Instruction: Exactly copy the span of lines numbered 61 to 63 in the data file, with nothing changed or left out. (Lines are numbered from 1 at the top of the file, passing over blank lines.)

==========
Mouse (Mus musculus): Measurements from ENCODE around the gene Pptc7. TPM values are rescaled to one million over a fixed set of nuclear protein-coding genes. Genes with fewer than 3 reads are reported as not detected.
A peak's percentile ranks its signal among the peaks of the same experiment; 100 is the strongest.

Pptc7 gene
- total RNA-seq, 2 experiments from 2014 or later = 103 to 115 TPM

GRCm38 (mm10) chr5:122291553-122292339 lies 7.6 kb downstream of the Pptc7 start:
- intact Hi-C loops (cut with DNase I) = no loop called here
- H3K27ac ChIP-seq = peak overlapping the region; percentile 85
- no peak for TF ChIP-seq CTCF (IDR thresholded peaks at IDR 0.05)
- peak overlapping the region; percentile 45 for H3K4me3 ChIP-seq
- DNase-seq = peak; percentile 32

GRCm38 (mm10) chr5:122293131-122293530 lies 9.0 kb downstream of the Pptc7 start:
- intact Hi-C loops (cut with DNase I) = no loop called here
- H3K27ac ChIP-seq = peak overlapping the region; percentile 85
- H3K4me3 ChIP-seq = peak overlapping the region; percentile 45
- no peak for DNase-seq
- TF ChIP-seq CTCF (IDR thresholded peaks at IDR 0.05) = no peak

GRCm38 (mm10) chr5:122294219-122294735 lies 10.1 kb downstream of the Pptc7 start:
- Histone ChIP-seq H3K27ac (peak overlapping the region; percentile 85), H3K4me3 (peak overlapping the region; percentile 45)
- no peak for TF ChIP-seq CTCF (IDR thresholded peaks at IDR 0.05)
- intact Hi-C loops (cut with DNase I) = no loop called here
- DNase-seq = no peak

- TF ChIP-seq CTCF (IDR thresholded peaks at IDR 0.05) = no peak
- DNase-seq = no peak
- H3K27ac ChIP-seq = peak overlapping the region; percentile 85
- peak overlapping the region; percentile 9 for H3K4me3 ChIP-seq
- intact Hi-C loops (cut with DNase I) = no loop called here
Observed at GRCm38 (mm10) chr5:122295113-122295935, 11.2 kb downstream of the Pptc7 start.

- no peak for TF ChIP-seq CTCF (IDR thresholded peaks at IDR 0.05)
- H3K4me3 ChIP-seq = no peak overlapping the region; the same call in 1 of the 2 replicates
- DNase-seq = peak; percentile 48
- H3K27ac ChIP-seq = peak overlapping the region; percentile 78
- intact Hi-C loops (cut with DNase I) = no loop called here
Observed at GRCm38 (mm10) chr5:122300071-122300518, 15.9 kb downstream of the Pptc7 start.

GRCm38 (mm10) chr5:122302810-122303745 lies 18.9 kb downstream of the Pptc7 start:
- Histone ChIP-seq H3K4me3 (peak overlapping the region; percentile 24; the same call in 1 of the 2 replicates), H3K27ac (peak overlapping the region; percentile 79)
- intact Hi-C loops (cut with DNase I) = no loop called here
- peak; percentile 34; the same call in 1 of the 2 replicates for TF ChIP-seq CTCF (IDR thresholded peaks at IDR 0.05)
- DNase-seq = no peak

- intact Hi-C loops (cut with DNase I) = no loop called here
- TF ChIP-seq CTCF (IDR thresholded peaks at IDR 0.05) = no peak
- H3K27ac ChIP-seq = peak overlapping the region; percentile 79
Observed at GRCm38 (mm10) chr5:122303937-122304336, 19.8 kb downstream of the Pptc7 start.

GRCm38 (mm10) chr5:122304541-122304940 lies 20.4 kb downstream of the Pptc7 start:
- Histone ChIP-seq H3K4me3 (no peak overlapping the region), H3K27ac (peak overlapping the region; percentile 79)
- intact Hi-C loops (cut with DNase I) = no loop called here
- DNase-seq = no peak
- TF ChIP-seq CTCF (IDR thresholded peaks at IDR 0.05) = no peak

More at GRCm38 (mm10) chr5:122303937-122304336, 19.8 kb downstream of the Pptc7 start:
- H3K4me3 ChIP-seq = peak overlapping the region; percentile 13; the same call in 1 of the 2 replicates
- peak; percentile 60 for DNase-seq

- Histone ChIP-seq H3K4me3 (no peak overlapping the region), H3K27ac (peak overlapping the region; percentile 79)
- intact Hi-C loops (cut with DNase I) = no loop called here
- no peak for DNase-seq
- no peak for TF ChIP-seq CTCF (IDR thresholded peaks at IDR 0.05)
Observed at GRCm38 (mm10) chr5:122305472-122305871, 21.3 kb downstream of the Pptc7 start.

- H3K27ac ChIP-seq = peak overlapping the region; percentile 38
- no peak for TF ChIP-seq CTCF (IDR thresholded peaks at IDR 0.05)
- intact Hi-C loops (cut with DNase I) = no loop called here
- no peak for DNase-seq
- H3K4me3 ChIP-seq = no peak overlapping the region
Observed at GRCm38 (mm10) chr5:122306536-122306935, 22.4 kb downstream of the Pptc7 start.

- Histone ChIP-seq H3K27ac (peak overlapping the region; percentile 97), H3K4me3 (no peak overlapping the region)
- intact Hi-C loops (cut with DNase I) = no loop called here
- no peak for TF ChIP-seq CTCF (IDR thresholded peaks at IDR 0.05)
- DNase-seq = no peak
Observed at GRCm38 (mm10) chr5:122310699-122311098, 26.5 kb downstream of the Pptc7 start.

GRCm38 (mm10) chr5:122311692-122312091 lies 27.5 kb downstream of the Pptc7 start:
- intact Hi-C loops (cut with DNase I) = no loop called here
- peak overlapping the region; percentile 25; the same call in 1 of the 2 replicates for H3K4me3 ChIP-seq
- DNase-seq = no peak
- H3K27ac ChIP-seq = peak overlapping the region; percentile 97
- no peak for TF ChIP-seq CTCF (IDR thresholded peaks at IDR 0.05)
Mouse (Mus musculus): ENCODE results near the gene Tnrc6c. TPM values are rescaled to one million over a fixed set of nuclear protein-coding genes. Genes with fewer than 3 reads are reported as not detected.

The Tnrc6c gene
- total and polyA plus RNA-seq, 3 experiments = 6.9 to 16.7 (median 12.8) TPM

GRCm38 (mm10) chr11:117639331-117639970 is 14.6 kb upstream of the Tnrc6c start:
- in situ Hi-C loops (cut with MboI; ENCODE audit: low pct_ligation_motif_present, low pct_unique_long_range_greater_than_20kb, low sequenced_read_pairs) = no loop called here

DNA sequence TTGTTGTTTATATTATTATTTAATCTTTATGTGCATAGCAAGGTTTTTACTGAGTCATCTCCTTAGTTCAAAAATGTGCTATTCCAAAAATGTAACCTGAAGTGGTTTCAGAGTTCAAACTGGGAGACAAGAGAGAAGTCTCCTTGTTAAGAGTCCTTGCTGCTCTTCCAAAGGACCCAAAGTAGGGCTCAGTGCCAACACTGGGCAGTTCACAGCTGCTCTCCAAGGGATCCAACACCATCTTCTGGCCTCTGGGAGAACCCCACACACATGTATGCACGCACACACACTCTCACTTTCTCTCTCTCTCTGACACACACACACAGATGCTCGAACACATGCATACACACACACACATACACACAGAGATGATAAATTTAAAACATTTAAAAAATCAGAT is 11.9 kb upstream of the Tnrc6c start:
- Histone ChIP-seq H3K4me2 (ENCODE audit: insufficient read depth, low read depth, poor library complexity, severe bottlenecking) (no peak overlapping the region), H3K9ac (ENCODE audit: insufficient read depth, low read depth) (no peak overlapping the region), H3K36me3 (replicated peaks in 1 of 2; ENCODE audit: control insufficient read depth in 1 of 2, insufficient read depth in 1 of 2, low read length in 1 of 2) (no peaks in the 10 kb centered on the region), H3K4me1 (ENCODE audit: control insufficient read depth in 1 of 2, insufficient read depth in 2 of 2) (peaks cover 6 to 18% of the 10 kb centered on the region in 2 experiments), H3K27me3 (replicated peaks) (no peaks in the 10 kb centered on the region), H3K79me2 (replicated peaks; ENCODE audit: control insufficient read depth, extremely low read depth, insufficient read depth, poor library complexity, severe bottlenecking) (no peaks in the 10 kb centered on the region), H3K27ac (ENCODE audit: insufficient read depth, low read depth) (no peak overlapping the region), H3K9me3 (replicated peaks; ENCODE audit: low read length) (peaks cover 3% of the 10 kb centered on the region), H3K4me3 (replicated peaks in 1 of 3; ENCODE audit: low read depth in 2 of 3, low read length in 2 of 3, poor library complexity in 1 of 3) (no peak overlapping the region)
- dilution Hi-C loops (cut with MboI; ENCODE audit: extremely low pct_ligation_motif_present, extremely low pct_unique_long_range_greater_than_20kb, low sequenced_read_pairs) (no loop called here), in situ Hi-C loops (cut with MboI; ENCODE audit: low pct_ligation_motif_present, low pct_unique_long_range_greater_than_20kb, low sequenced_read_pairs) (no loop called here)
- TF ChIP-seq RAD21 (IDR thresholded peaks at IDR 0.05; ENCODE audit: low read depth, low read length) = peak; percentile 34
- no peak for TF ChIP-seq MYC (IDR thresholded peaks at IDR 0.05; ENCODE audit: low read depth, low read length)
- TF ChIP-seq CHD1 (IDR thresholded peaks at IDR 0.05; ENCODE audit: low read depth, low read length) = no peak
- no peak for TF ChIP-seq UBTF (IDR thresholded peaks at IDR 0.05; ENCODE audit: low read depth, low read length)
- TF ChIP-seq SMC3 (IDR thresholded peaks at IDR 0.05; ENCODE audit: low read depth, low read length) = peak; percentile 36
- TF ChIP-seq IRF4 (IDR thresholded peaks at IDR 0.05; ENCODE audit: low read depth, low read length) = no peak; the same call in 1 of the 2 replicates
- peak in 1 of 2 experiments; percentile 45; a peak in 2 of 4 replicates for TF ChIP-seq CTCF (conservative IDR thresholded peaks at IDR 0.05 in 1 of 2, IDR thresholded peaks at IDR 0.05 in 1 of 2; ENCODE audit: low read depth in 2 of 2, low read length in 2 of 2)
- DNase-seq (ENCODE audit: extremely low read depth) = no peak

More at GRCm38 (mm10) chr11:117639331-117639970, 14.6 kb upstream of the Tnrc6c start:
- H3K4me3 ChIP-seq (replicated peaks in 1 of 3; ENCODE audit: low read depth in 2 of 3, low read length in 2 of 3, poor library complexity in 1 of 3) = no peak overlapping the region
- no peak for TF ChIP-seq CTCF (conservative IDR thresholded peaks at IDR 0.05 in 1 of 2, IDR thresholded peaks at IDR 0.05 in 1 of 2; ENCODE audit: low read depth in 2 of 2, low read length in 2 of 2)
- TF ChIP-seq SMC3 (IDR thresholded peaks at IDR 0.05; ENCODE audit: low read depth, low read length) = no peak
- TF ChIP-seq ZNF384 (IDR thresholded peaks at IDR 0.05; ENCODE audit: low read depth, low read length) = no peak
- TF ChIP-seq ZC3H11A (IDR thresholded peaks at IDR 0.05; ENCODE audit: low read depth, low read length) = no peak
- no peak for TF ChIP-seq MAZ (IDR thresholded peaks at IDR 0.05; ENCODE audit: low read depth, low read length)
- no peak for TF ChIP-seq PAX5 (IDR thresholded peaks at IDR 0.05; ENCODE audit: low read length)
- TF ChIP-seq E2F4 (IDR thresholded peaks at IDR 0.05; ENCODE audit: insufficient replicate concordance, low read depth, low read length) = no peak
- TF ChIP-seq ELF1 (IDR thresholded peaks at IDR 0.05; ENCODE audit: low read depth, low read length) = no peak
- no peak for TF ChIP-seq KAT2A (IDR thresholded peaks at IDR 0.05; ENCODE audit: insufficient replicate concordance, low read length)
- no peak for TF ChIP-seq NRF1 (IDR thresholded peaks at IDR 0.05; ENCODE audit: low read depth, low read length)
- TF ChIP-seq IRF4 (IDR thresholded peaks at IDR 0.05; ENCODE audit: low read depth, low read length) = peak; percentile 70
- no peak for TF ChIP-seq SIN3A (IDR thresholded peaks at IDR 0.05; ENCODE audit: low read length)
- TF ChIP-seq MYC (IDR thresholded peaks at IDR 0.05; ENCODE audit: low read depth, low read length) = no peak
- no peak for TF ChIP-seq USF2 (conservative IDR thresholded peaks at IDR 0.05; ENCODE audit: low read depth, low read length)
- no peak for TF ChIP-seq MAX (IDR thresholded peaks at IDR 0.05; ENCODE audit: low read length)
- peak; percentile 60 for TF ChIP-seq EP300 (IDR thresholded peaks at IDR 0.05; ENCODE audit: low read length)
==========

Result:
Observed at GRCm38 (mm10) chr5:122306536-122306935, 22.4 kb downstream of the Pptc7 start.

- Histone ChIP-seq H3K27ac (peak overlapping the region; percentile 97), H3K4me3 (no peak overlapping the region)
- intact Hi-C loops (cut with DNase I) = no loop called here